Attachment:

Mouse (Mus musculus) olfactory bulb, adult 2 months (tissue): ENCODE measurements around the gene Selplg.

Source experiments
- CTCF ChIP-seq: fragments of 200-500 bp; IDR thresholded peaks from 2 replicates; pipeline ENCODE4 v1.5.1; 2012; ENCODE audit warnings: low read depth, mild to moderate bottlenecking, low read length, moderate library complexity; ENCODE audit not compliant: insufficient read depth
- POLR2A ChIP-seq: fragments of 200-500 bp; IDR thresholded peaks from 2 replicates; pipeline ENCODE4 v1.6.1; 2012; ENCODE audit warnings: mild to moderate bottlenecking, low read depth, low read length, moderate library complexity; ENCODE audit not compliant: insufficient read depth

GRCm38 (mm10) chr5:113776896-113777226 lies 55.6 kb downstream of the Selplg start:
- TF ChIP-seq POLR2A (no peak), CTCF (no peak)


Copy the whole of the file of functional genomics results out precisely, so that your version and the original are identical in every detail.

Mouse (Mus musculus) olfactory bulb, adult 2 months (tissue): ENCODE measurements around the gene Selplg.

Source experiments
- CTCF ChIP-seq: fragments of 200-500 bp; IDR thresholded peaks from 2 replicates; pipeline ENCODE4 v1.5.1; 2012; ENCODE audit warnings: low read depth, mild to moderate bottlenecking, low read length, moderate library complexity; ENCODE audit not compliant: insufficient read depth
- POLR2A ChIP-seq: fragments of 200-500 bp; IDR thresholded peaks from 2 replicates; pipeline ENCODE4 v1.6.1; 2012; ENCODE audit warnings: mild to moderate bottlenecking, low read depth, low read length, moderate library complexity; ENCODE audit not compliant: insufficient read depth

GRCm38 (mm10) chr5:113776896-113777226 lies 55.6 kb downstream of the Selplg start:
- TF ChIP-seq POLR2A (no peak), CTCF (no peak)